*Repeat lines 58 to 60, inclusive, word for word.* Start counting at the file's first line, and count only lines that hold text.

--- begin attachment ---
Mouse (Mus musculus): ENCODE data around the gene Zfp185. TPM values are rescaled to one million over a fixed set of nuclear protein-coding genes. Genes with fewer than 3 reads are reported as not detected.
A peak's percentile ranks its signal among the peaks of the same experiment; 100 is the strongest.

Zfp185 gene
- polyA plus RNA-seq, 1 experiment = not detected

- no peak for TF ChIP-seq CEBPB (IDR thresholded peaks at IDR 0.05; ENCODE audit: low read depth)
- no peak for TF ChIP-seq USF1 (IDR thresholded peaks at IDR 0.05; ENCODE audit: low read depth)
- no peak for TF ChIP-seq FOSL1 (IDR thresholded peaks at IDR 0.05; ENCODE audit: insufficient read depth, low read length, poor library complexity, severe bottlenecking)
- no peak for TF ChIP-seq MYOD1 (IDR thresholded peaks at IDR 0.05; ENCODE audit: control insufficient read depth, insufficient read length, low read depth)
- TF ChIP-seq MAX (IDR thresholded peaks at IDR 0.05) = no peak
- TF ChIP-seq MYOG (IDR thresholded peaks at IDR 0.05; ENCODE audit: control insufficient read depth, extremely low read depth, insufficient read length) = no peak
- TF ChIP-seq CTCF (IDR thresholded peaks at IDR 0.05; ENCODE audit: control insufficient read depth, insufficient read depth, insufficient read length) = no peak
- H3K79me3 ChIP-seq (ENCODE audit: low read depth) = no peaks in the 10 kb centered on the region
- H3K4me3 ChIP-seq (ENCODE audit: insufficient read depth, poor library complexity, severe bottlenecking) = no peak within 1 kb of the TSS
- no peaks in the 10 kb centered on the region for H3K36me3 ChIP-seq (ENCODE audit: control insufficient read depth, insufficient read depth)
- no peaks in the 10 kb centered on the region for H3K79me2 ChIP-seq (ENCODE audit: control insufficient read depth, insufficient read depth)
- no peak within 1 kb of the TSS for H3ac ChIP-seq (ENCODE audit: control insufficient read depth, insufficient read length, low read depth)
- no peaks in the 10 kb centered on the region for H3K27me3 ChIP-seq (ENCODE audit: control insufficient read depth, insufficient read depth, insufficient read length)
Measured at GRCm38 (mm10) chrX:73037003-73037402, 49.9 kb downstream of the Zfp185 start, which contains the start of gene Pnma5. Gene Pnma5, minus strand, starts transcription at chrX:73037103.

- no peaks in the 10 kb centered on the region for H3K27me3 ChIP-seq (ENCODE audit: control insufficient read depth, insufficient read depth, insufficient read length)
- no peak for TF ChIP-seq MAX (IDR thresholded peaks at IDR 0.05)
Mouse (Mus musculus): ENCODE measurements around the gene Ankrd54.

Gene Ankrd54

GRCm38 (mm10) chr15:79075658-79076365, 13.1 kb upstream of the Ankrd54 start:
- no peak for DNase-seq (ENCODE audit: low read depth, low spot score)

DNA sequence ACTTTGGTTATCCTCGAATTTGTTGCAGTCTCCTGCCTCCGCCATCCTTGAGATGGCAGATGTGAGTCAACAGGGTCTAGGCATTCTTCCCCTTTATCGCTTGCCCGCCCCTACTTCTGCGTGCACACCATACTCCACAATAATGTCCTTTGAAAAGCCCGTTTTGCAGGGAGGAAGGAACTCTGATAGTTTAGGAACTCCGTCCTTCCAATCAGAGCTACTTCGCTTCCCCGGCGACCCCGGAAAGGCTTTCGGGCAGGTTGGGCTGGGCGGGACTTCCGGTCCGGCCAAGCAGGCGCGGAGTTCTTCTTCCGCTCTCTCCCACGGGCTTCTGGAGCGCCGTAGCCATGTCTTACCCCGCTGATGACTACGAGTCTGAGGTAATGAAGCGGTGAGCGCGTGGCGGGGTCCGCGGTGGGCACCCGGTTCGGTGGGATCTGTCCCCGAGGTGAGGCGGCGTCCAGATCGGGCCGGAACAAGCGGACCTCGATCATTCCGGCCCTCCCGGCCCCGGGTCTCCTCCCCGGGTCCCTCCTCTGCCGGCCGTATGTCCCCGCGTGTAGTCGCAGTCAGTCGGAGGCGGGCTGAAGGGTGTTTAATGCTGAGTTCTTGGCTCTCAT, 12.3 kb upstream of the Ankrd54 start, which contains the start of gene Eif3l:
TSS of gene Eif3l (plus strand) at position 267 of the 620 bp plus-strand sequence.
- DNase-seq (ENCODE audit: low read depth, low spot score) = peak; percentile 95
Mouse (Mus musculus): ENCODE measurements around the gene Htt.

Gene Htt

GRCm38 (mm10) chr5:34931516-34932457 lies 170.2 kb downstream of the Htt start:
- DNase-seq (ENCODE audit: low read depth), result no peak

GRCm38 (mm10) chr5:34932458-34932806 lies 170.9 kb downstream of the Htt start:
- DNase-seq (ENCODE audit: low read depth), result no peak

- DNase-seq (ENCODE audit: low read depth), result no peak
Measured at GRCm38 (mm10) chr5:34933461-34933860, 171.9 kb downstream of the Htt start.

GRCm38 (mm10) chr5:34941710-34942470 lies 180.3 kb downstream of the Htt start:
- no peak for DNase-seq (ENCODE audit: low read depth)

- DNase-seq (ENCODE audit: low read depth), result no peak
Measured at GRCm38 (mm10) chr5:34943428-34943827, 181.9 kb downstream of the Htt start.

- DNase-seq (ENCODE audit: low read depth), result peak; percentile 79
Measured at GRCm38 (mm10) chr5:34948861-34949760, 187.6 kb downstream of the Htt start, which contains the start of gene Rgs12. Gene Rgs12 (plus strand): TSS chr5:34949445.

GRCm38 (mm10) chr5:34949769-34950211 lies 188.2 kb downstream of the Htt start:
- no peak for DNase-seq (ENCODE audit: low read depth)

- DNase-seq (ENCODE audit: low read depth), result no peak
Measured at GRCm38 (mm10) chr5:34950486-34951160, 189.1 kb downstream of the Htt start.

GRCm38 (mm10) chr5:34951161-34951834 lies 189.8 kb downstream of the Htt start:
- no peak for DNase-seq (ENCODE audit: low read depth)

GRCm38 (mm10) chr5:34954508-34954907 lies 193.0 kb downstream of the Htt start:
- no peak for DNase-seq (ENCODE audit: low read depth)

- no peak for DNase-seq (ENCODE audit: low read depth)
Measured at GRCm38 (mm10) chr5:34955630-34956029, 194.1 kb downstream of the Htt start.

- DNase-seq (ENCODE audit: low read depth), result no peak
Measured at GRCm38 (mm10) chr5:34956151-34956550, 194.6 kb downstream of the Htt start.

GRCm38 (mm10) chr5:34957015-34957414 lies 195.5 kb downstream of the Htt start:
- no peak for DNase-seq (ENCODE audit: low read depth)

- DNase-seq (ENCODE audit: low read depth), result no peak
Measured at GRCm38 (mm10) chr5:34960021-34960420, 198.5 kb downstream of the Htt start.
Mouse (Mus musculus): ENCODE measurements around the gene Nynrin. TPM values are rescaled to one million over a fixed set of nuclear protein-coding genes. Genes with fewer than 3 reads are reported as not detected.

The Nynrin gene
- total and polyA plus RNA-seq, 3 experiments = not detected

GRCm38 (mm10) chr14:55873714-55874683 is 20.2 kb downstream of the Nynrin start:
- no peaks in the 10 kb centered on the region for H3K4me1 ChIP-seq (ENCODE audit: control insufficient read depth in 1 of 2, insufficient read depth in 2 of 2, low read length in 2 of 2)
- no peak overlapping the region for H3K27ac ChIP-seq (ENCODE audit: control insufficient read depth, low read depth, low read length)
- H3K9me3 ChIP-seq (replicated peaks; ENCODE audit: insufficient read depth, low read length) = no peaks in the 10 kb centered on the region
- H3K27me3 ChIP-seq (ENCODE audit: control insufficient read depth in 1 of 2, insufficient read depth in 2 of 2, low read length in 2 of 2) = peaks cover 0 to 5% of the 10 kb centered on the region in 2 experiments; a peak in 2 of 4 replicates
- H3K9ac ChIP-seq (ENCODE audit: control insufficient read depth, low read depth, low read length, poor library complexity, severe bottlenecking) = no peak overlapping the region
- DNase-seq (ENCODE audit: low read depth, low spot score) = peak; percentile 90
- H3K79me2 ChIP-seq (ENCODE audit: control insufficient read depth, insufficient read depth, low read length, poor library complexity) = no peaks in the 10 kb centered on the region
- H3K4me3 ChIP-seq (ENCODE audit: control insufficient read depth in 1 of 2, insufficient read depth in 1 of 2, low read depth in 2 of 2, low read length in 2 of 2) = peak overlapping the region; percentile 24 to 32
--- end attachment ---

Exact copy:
Mouse (Mus musculus): ENCODE measurements around the gene Nynrin. TPM values are rescaled to one million over a fixed set of nuclear protein-coding genes. Genes with fewer than 3 reads are reported as not detected.

The Nynrin gene
- total and polyA plus RNA-seq, 3 experiments = not detected